Three assays for in-solution enrichment of ancient human DNA at more than a million SNPs

Genome Res. 2022 Nov-Dec;32(11-12):2068-2078. doi: 10.1101/gr.276728.122. Epub 2022 Dec 14.


The strategy of in-solution enrichment for hundreds of thousands of single-nucleotide polymorphisms (SNPs) has been used to analyze >70% of individuals with genome-scale ancient DNA published to date. This approach makes it economical to study ancient samples with low proportions of human DNA and increases the rate of conversion of sampled remains into interpretable data. So far, nearly all such data have been generated using a set of bait sequences targeting about 1.24 million SNPs (the "1240k reagent"), but synthesis of the reagent has been cost-effective for only a few laboratories. In 2021, two companies, Daicel Arbor Biosciences and Twist Bioscience, made available assays that target the same core set of SNPs along with supplementary content. We test all three assays on a common set of 27 ancient DNA libraries and show that all three are effective at enriching many hundreds of thousands of SNPs. For all assays, one round of enrichment produces data that are as useful as two. In our testing, the "Twist Ancient DNA" assay produces the highest coverages, greatest uniformity on targeted positions, and almost no bias toward enriching one allele more than another relative to shotgun sequencing. We also identify hundreds of thousands of targeted SNPs for which there is minimal allelic bias when comparing 1240k data to either shotgun or Twist data. This facilitates coanalysis of the large data sets that have been generated using 1240k and Twist capture, as well as shotgun sequencing approaches.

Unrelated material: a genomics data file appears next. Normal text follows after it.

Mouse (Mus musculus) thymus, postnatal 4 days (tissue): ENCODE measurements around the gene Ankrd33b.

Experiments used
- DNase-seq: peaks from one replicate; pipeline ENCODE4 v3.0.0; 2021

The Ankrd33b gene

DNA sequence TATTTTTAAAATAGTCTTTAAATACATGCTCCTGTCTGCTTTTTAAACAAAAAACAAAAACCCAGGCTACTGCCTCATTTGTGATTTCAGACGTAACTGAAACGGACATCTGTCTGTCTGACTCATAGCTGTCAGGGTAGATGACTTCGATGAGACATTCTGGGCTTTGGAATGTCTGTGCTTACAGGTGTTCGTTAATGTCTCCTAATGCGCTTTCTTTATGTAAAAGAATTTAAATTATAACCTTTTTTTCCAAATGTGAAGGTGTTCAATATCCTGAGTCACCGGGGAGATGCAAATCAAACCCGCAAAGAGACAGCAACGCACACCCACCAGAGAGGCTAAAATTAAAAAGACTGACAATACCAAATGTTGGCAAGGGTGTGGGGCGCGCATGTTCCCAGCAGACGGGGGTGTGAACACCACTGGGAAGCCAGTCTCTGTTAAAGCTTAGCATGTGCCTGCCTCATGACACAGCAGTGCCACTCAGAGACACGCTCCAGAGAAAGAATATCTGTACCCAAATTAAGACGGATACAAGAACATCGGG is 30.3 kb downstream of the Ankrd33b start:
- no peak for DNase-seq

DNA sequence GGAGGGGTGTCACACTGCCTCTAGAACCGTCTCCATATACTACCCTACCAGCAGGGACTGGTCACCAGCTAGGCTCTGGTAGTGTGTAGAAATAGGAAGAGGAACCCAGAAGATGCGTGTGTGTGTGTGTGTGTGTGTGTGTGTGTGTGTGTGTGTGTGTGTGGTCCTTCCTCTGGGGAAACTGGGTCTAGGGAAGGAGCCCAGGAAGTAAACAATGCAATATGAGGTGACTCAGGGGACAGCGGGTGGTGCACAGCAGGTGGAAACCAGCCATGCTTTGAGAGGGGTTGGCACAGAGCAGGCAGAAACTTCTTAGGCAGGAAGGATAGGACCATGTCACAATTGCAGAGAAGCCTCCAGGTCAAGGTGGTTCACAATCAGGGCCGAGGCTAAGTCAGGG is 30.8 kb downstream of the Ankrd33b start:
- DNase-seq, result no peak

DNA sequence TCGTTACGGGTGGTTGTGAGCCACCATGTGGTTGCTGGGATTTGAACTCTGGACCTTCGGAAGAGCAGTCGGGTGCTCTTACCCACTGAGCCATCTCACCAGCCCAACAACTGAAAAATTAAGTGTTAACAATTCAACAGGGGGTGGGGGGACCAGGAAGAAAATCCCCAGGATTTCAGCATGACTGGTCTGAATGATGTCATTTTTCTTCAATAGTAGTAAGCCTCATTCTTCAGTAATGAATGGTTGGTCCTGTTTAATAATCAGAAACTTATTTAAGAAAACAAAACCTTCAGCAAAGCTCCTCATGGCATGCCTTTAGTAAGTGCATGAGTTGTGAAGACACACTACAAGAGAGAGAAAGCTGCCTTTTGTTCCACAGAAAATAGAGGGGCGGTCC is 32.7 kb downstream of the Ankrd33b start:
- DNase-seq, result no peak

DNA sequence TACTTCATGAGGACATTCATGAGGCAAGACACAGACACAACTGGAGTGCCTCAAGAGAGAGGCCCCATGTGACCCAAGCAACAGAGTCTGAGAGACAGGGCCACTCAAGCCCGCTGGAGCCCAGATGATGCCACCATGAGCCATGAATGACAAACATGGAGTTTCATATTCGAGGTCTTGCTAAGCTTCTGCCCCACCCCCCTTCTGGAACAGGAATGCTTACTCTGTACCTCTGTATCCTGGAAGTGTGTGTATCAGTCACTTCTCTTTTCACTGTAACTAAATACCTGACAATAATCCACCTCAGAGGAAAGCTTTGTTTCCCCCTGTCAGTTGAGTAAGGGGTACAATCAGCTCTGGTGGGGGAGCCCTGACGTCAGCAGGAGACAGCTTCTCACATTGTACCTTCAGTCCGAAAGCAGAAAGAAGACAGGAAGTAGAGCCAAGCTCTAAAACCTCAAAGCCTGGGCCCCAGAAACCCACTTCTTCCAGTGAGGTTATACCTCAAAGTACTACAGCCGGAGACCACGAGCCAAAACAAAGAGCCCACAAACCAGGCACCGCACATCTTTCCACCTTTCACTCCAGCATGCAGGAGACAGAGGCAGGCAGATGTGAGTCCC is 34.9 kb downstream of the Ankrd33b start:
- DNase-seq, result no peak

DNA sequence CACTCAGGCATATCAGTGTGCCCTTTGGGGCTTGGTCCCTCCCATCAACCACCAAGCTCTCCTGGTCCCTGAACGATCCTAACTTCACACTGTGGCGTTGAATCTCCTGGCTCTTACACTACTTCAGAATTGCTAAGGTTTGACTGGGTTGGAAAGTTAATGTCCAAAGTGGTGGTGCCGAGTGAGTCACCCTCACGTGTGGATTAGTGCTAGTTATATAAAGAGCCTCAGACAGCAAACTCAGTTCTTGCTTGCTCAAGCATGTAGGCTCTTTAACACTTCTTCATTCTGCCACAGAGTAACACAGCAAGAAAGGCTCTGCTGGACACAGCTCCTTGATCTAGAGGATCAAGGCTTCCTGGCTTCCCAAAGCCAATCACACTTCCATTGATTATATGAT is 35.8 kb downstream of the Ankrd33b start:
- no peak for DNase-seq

Publication types

  • Research Support, Non-U.S. Gov't
  • Research Support, N.I.H., Extramural

MeSH terms

  • DNA / genetics
  • DNA, Ancient* / analysis
  • Gene Library
  • Humans
  • Polymorphism, Single Nucleotide*
  • Sequence Analysis, DNA


  • DNA, Ancient
  • DNA